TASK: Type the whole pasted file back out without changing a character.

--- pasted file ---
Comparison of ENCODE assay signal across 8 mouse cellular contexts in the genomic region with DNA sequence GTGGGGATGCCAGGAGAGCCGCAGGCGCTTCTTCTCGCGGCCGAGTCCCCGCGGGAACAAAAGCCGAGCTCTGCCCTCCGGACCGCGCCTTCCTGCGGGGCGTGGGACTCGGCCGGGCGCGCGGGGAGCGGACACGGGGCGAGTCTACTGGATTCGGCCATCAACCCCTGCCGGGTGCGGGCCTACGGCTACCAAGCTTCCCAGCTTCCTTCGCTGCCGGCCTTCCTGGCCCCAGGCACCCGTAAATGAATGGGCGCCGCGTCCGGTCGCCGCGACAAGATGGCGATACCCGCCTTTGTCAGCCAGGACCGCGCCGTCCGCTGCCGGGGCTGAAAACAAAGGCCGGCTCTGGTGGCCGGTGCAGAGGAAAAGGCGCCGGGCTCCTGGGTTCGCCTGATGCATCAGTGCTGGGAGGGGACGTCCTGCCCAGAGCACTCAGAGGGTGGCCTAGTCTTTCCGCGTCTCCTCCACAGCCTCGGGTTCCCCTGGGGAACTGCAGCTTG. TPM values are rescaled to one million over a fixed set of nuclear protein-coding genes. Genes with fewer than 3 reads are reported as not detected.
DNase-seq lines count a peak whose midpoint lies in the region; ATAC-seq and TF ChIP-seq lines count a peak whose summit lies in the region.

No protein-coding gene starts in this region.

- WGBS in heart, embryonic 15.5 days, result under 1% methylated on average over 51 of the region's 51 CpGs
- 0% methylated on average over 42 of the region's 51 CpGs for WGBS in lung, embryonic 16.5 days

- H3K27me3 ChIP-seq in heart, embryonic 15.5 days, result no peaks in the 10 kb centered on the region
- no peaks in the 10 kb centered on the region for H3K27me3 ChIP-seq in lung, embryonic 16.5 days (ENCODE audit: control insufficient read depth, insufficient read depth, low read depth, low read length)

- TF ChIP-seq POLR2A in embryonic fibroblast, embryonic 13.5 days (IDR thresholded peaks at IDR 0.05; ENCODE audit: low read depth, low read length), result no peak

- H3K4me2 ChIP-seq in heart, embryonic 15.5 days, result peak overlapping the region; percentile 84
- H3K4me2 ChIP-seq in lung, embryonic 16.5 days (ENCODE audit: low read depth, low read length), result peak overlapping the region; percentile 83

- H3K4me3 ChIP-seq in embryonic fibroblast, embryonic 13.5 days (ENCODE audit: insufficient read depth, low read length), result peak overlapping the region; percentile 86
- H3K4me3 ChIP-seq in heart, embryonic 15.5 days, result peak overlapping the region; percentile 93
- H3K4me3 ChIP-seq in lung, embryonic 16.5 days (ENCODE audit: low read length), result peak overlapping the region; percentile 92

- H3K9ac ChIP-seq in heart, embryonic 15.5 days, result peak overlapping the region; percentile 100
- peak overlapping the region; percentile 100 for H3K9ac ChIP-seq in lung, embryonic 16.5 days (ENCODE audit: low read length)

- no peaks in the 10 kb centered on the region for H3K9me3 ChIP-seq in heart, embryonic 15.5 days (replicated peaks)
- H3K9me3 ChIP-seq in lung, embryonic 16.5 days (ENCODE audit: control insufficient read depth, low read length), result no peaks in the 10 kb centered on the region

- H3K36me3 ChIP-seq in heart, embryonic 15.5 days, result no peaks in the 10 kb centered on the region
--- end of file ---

Comparison of ENCODE assay signal across 8 mouse cellular contexts in the genomic region with DNA sequence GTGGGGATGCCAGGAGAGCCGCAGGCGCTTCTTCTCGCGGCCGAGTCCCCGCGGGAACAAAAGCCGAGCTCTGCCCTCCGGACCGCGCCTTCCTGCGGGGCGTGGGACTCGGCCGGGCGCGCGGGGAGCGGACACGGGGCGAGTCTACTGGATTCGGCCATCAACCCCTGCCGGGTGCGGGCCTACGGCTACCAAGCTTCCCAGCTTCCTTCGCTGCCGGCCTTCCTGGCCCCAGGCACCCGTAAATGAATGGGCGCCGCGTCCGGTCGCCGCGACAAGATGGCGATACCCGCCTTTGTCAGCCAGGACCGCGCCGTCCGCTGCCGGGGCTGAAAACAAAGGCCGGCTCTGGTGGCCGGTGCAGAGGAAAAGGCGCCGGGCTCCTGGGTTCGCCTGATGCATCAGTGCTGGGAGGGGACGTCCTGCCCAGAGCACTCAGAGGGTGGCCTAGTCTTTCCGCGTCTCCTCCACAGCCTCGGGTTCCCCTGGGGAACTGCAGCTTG. TPM values are rescaled to one million over a fixed set of nuclear protein-coding genes. Genes with fewer than 3 reads are reported as not detected.
DNase-seq lines count a peak whose midpoint lies in the region; ATAC-seq and TF ChIP-seq lines count a peak whose summit lies in the region.

No protein-coding gene starts in this region.

- WGBS in heart, embryonic 15.5 days, result under 1% methylated on average over 51 of the region's 51 CpGs
- 0% methylated on average over 42 of the region's 51 CpGs for WGBS in lung, embryonic 16.5 days

- H3K27me3 ChIP-seq in heart, embryonic 15.5 days, result no peaks in the 10 kb centered on the region
- no peaks in the 10 kb centered on the region for H3K27me3 ChIP-seq in lung, embryonic 16.5 days (ENCODE audit: control insufficient read depth, insufficient read depth, low read depth, low read length)

- TF ChIP-seq POLR2A in embryonic fibroblast, embryonic 13.5 days (IDR thresholded peaks at IDR 0.05; ENCODE audit: low read depth, low read length), result no peak

- H3K4me2 ChIP-seq in heart, embryonic 15.5 days, result peak overlapping the region; percentile 84
- H3K4me2 ChIP-seq in lung, embryonic 16.5 days (ENCODE audit: low read depth, low read length), result peak overlapping the region; percentile 83

- H3K4me3 ChIP-seq in embryonic fibroblast, embryonic 13.5 days (ENCODE audit: insufficient read depth, low read length), result peak overlapping the region; percentile 86
- H3K4me3 ChIP-seq in heart, embryonic 15.5 days, result peak overlapping the region; percentile 93
- H3K4me3 ChIP-seq in lung, embryonic 16.5 days (ENCODE audit: low read length), result peak overlapping the region; percentile 92

- H3K9ac ChIP-seq in heart, embryonic 15.5 days, result peak overlapping the region; percentile 100
- peak overlapping the region; percentile 100 for H3K9ac ChIP-seq in lung, embryonic 16.5 days (ENCODE audit: low read length)

- no peaks in the 10 kb centered on the region for H3K9me3 ChIP-seq in heart, embryonic 15.5 days (replicated peaks)
- H3K9me3 ChIP-seq in lung, embryonic 16.5 days (ENCODE audit: control insufficient read depth, low read length), result no peaks in the 10 kb centered on the region

- H3K36me3 ChIP-seq in heart, embryonic 15.5 days, result no peaks in the 10 kb centered on the region